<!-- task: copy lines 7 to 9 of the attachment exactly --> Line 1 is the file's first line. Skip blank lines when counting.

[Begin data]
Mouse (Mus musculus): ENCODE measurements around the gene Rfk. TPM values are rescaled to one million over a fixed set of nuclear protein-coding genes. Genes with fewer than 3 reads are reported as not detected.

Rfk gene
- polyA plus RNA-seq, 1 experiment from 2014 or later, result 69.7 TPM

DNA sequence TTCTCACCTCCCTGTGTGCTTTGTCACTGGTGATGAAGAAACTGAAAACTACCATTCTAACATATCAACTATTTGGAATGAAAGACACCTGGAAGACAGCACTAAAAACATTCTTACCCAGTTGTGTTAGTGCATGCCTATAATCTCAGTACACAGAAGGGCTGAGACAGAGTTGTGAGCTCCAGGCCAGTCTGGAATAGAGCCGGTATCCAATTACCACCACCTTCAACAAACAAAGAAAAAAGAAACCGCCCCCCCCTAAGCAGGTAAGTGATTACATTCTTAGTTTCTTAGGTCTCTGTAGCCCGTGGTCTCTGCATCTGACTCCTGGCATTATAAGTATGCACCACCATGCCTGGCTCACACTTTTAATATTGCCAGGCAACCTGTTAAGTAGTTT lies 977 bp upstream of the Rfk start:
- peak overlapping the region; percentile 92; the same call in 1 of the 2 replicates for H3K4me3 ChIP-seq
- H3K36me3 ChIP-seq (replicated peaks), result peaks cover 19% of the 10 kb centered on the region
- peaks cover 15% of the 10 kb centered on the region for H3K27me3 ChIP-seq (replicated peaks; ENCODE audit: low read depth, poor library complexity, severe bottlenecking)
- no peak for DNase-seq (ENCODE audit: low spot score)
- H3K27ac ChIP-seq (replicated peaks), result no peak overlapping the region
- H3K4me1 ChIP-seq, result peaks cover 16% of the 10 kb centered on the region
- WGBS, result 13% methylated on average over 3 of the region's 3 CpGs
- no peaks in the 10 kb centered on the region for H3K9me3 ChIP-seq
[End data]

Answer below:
- peaks cover 15% of the 10 kb centered on the region for H3K27me3 ChIP-seq (replicated peaks; ENCODE audit: low read depth, poor library complexity, severe bottlenecking)
- no peak for DNase-seq (ENCODE audit: low spot score)
- H3K27ac ChIP-seq (replicated peaks), result no peak overlapping the region